Context is also why the indefinite article is added to John 1:1. The immediate context is that the Word was with God, and so could not have been God. The broader context is that John asserted that Jesus was sent by God, spoke for God, and did the works of God (John 3:16,17; 4:34; 5:23,24,30,36-38; 6:29,38,39,40,44,57; 7:16,18,28,29,33; 8:16,18,26,29,42; 9:4; 10:25,32,36,37; 11:42; 12:44,45,49,50; 13:20; 14:10,24; 15:21; 16:5; 17:3,18,21,23,25; 20:2). These verses - in depicting relationship between Jesus and God - disqualify Jesus from being God.


• It is entirely proper to add the indefinite article to the English translation of John 1:1 in order to clarify its meaning - just as it was added in order to clarify the meaning of Acts 28:6, and is added in EVERY instance of its appearance in English translations of the New Testament.


- - - "Grammatically ('the Word was a god') is a possible translation since it is legitimate to supply the indefinite article ('a') when no article is present in the Greek text..." - Dr. Constable's Expository Bible Study Notes (Notes on John), 2012 Ed, Dr.Thomas Constable, Th.M; Th.D. (Senior Professor Emeritus of Bible Exposition, Dallas Theological Seminary)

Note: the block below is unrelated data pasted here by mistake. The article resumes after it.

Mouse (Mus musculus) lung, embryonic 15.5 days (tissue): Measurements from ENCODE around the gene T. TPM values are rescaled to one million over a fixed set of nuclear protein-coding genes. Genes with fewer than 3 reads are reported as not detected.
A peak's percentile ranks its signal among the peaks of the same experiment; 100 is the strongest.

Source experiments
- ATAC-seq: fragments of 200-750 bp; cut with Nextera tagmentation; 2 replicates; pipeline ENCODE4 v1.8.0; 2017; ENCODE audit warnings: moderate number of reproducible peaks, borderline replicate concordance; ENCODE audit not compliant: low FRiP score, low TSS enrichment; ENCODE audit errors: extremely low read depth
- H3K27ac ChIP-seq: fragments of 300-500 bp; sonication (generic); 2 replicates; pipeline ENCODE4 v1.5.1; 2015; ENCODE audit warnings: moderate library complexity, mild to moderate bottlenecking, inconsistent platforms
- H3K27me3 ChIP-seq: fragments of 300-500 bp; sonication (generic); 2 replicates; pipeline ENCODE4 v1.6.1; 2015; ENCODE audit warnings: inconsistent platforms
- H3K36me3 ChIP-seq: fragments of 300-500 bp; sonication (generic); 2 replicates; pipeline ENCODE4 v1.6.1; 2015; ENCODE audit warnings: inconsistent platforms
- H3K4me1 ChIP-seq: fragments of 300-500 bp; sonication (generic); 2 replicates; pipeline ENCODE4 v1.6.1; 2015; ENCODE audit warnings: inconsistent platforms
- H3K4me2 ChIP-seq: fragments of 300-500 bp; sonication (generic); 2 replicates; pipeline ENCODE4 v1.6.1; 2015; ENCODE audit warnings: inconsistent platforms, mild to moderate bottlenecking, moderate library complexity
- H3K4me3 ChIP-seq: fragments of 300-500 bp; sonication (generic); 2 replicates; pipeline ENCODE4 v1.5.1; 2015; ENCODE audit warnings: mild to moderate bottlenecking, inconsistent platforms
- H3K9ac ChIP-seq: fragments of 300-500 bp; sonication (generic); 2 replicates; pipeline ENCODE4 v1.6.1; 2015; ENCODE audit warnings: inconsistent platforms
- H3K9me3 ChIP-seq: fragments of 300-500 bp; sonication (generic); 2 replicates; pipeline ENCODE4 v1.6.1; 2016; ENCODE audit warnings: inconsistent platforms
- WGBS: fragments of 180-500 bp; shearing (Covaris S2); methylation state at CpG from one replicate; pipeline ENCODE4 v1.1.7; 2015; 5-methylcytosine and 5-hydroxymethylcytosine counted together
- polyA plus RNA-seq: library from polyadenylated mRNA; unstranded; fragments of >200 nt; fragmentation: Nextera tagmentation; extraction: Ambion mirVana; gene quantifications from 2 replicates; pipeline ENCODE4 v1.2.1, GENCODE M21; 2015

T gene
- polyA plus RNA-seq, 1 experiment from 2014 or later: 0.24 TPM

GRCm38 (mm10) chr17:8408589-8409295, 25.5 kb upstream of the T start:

- - - "The logos is not God in the strict sense...'theos' and 'ho theos' were not the same in this period... it was quite possible in Jewish and Christian monotheism to speak of divine beings that existed alongside and under God but were not identical with him" - Commentary on the Gospel of John, Ernst Haenchen, P108-111


- "Colwell's Rule" -


In 1933 a theologian named E. C. Colwell published an article in The Journal of Biblical Literature explaining why, in cases like John 1:1, a noun could be considered as definite even though not preceded by a definite article . (He was likely motivated by a desire to defend the Trinitarian translation from criticism based upon the absence of the article). For many years following its initial publication, Trinity apologists seized upon "Colwell's Rule" as proof that the Non-Trinitarian translation of the passage was illegitimate. Its defenders fought back, citing many reasons why it did not invalidate their translation. As a result, the resort to this rule has largely fallen by the wayside.